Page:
The Tribunal found that Tom has a “severe” impairment and awarded him 30 impairment points. Tom’s DSP was reinstated.

Sue – Debt reduced

Many years ago, our elderly client, ‘Sue’, took a severely disabled child into her home and then continued to care for her for decades. Sue received some financial support from a state government-funded agency to cover the child’s care needs. Having not questioned the amount she was given, Sue was pleased to receive a payment of $100,000 arrears owed to her. When Centrelink heard about this arrears payment, they raised a debt of $60,000.
BRQ’s caseworker demonstrated that Centrelink had calculated the debt incorrectly and also argued there were “special circumstances” relating to the debt, enabling part of it to be waived.
We were successful in having the debt reduced to a much more manageable $9,000, thereby greatly reducing our elderly client’s financial and emotional stress.

Mandy - Compensation Preclusion Period waived

“Mandy”, who has an acquired brain injury from a car accident, had been manipulated into spending over $500,000 of her accident compensation payment in one year. With no money left, unable to work, and facing a ‘compensation preclusion period’ which means she would not receive any welfare payment before 2019, Mandy and her children were in a desperate situation.
BRQ sourced funding for a neuropsychologist report which showed that, as a result of her injury, Mandy lacked financial decision making capacity, was easily influenced and highly impulsive.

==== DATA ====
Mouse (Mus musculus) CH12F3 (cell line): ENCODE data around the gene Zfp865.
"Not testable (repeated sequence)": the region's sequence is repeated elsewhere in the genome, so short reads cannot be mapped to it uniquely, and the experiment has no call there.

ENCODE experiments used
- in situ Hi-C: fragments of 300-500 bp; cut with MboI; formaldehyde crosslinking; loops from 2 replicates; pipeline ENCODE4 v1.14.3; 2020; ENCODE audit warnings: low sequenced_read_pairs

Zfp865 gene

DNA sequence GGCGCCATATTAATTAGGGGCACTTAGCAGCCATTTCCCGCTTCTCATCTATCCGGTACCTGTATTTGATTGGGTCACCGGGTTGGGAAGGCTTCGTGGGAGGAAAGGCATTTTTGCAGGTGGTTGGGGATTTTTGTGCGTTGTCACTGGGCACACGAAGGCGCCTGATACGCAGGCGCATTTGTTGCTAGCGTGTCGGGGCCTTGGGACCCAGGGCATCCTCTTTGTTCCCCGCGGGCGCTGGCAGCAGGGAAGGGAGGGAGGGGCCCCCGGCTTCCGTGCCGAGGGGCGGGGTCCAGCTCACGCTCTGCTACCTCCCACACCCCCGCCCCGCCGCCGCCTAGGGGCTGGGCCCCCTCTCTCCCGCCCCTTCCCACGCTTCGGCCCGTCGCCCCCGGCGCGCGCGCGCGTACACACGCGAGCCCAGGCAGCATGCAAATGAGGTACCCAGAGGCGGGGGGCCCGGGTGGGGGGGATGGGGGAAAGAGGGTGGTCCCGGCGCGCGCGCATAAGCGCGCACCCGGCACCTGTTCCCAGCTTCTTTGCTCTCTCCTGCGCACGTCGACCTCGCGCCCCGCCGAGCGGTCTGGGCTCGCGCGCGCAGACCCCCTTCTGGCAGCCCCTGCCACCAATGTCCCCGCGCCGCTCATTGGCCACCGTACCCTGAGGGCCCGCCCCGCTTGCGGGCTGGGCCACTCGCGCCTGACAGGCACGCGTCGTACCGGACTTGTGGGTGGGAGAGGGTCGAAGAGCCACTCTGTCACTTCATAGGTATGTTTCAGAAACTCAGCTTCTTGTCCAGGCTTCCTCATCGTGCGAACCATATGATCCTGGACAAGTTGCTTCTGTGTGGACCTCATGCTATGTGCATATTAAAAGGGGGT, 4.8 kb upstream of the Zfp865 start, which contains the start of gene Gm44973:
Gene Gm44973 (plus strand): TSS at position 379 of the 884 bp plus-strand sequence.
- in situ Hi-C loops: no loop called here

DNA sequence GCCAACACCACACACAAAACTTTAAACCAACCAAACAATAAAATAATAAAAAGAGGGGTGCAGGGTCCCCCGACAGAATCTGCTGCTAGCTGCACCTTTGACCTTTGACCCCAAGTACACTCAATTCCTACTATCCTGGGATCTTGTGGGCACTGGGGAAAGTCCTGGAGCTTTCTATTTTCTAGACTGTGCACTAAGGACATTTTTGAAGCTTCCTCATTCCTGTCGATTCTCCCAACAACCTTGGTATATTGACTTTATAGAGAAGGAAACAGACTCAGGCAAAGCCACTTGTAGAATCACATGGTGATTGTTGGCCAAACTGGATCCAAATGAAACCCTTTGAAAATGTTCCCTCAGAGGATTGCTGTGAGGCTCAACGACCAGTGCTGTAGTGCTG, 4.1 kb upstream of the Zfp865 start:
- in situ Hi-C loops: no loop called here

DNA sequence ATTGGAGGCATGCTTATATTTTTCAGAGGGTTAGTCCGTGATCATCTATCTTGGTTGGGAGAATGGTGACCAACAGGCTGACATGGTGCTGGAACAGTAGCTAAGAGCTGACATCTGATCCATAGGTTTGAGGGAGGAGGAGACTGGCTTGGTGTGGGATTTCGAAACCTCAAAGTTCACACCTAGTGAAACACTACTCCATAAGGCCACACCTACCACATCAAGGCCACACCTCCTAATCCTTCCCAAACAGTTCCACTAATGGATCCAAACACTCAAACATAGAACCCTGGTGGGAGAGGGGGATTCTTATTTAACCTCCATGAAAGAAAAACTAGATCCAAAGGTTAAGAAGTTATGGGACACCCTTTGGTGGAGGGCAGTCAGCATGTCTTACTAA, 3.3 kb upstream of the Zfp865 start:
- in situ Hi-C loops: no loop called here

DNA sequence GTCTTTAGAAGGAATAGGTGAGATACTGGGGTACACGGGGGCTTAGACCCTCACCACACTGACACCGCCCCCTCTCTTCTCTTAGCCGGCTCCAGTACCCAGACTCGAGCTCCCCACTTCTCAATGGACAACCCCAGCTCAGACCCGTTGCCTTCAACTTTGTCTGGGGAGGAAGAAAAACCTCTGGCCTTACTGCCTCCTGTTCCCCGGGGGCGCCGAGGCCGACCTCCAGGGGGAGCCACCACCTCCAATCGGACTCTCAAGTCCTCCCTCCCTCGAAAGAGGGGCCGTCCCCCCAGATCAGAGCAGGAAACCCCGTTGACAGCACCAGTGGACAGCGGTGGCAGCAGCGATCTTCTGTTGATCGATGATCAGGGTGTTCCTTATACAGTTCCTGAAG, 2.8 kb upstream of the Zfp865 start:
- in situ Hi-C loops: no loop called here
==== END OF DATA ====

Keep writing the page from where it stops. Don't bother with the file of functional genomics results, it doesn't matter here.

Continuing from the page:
BRQ successfully argued for the preclusion period to be waived, backdated to the new claim we had assisted her to lodge.
So, Mandy had a little arrears with which to pay her rates, phone and electricity, (which was about to be cut off). Most importantly, Mandy, who is permanently unable to work, now has the security and peace of mind of ongoing income.

Sam – Debt waived

“Sam’s” payment had been reduced to just $200/fortnight because he had to repay a Centrelink debt of $50,000. The debt was raised due to numerous unexplained deposits in Sam’s credit card account; deposits which Centrelink considered to be income.
Sam had memory and cognitive problems due to a brain tumour, he could not explain what was in his account and he was distressed and confused by the debt notice.
BRQ immediately got Sam back on full payment as it was a year since the last unexplained deposit and Centrelink had wrongly coded his ongoing income.